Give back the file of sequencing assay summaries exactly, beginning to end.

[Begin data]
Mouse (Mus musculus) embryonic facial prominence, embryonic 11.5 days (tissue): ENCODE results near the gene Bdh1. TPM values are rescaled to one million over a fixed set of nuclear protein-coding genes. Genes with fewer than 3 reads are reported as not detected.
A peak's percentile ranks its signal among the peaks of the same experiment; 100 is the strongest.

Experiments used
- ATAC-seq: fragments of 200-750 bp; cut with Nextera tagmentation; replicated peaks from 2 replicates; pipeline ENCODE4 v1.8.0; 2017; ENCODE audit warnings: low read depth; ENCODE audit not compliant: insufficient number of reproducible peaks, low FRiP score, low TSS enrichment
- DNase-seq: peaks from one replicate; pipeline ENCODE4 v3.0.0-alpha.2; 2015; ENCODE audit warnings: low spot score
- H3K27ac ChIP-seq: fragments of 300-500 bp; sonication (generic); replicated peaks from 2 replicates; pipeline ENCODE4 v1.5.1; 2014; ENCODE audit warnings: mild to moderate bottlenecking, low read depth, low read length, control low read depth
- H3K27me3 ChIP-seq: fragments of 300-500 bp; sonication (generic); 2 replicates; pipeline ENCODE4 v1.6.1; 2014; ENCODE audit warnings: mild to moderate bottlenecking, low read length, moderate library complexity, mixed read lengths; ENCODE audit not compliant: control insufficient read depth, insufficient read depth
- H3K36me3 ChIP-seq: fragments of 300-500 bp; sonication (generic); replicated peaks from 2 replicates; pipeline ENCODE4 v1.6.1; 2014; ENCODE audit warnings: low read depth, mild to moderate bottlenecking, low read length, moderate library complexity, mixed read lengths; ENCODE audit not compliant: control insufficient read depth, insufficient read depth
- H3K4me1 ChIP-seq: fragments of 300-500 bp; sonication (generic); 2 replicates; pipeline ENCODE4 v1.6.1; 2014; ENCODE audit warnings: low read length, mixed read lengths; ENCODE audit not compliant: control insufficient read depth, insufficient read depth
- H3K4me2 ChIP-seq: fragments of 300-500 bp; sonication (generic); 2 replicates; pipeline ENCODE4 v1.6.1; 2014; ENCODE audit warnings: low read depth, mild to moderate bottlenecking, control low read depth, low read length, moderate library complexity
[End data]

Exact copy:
Mouse (Mus musculus) embryonic facial prominence, embryonic 11.5 days (tissue): ENCODE results near the gene Bdh1. TPM values are rescaled to one million over a fixed set of nuclear protein-coding genes. Genes with fewer than 3 reads are reported as not detected.
A peak's percentile ranks its signal among the peaks of the same experiment; 100 is the strongest.

Experiments used
- ATAC-seq: fragments of 200-750 bp; cut with Nextera tagmentation; replicated peaks from 2 replicates; pipeline ENCODE4 v1.8.0; 2017; ENCODE audit warnings: low read depth; ENCODE audit not compliant: insufficient number of reproducible peaks, low FRiP score, low TSS enrichment
- DNase-seq: peaks from one replicate; pipeline ENCODE4 v3.0.0-alpha.2; 2015; ENCODE audit warnings: low spot score
- H3K27ac ChIP-seq: fragments of 300-500 bp; sonication (generic); replicated peaks from 2 replicates; pipeline ENCODE4 v1.5.1; 2014; ENCODE audit warnings: mild to moderate bottlenecking, low read depth, low read length, control low read depth
- H3K27me3 ChIP-seq: fragments of 300-500 bp; sonication (generic); 2 replicates; pipeline ENCODE4 v1.6.1; 2014; ENCODE audit warnings: mild to moderate bottlenecking, low read length, moderate library complexity, mixed read lengths; ENCODE audit not compliant: control insufficient read depth, insufficient read depth
- H3K36me3 ChIP-seq: fragments of 300-500 bp; sonication (generic); replicated peaks from 2 replicates; pipeline ENCODE4 v1.6.1; 2014; ENCODE audit warnings: low read depth, mild to moderate bottlenecking, low read length, moderate library complexity, mixed read lengths; ENCODE audit not compliant: control insufficient read depth, insufficient read depth
- H3K4me1 ChIP-seq: fragments of 300-500 bp; sonication (generic); 2 replicates; pipeline ENCODE4 v1.6.1; 2014; ENCODE audit warnings: low read length, mixed read lengths; ENCODE audit not compliant: control insufficient read depth, insufficient read depth
- H3K4me2 ChIP-seq: fragments of 300-500 bp; sonication (generic); 2 replicates; pipeline ENCODE4 v1.6.1; 2014; ENCODE audit warnings: low read depth, mild to moderate bottlenecking, control low read depth, low read length, moderate library complexity